26 July 2018
Name a pianist, and they were there. So was Peter Quantrill.
25 July, Salle des Combins, Verbier Festival, Switzerland
You know it’s going to be a concert out of the ordinary that kicks off with a Bach Brandenburg Concerto – No 3 – led by Pinchas Zukerman and Maxim Vengerov. With the second viola part taken by Nobuko Imai and Gérard Caussé. And the third violin line – the third! – by a line-up of Elisabeth Batiashvili, Renaud Capuçon and Leonidas Kavakos.
Yet the remarkable aspect of so much music-making that unfolded over the course of the next four and a half hours, in the Amazonian heat of the plastic-roofed Salle des Combins, was that the egos and talents of the musicians on display did not cancel each other out, as they can on such august occasions.
Credit for this must go largely to the festival’s founder and director, Martin T:Son Engstroem, who had persuaded some of its most celebrated and frequent guests to return and work with each other in new and original combinations. At the beginning of each half – well, third – he announced a taster for the repertoire to come while leaving the performers as a surprise, which duly prompted cries of surprise from the packed audience as one unlikely constellation of musical stars followed another.
Thus it was that the central, piano-centred part of the gala began with the garrulous Sonata for Two Pianos by Smetana, unlikely to be a repertoire work for any of Seong-Jin Cho, Yevgeny Kissin, Sir András Schiff or Yuja Wang. Schiff and Wang returned before long for two Slavonic Dances of Dvořák and proved to be better matched to each other than they had been to their respective partners in the Smetana.
Nevertheless, normal rules of engagement hardly apply to such an occasion. With rehearsal time at a premium, much of the music-making was done on the fly. Daniil Trifonov seemed understandably disconcerted by Mikhail Pletnev slowing to half speed for the first appearance of the tune in his own duet arrangement of Bach’s Jesu, Joy of Man’s Desiring. Wang and Denis Kozukhin nearly came off the rails in the Paganini Variations of Lutoslawski, though they brought down the house while doing so.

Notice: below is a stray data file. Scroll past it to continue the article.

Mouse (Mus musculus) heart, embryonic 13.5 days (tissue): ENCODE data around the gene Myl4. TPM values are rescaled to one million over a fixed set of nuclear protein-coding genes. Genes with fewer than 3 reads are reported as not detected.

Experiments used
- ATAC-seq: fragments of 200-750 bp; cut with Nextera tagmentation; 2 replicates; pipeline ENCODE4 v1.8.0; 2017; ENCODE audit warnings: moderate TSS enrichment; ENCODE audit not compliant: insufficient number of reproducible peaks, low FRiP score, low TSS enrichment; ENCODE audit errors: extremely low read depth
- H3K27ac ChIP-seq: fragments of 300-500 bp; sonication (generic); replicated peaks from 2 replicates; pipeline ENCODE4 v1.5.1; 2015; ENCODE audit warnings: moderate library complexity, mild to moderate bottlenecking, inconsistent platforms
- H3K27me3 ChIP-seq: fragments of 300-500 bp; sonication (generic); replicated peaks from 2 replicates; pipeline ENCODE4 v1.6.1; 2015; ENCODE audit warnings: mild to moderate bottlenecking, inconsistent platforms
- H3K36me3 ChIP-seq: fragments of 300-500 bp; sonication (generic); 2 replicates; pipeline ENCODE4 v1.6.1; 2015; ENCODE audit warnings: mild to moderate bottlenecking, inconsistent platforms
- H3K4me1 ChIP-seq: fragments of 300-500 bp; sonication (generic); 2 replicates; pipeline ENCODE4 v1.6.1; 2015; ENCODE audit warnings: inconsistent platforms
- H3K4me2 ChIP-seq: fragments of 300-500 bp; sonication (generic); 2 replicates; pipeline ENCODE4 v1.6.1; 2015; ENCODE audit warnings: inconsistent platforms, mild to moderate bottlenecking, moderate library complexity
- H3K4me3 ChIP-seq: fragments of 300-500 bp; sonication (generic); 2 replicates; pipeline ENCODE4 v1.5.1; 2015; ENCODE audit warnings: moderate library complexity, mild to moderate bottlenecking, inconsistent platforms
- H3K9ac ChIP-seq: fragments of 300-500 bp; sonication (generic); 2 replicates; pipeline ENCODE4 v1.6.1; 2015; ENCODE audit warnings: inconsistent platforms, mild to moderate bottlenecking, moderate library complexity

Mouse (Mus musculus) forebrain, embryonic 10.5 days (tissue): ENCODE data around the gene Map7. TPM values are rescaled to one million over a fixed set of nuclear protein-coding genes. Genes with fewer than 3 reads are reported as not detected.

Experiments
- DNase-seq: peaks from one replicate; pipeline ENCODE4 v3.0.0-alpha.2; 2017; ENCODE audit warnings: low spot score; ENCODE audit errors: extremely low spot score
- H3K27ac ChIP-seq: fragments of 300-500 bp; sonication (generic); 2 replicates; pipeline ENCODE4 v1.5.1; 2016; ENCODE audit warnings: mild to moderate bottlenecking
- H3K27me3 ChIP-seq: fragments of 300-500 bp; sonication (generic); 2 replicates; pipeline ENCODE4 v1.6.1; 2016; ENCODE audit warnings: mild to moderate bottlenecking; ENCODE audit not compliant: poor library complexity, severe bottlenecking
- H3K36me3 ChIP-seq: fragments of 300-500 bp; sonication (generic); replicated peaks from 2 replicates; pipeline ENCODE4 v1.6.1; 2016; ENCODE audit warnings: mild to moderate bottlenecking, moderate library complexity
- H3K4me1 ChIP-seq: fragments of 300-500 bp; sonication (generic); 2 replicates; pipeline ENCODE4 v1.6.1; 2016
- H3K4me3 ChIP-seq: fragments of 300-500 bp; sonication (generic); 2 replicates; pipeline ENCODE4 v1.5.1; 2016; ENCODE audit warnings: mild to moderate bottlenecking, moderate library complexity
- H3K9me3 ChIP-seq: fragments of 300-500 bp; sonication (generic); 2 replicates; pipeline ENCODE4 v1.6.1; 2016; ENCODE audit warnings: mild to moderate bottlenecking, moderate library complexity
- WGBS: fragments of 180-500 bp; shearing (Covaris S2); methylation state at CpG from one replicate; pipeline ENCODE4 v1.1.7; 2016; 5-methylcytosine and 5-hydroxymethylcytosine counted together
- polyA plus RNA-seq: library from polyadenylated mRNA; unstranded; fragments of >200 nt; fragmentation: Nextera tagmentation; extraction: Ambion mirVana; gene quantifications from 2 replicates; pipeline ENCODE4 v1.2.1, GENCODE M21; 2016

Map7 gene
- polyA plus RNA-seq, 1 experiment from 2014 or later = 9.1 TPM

Among the most touching moments of the entire gala was a Romance for six hands by Rachmaninov, in which Kissin and Trifonov were joined on the lowest part by the composer Rodion Shchedrin, now 85 but still possessed of a luminous touch and apparently effortless legato. He was probably the most relaxed musician on stage all evening, though another elder statesman of the piano ran him close: Richard Goode, teaching Seong-Jin Cho a thing or two about playing Brahms in three Souvenirs de Russie.
This gluttonous feast of pianists nearly descended into farce at its close, with eight of them ready to play an arrangement of the William Tell Overture only to discover that two of them lacked the right score. Schiff and Pletnev had already decided to dispense with the music and appeared to make up their part as they went along. Schiff gave himself the last word with a spot of epic musical trolling. No one seemed to mind. They – and we – were probably just glad to get out of the hall for a draught of mountain air.
The concert is available to view here at medici.tv.
Photo: Left to right: Kissin, Wang, Cho, Schiff
© Nicolas Brodard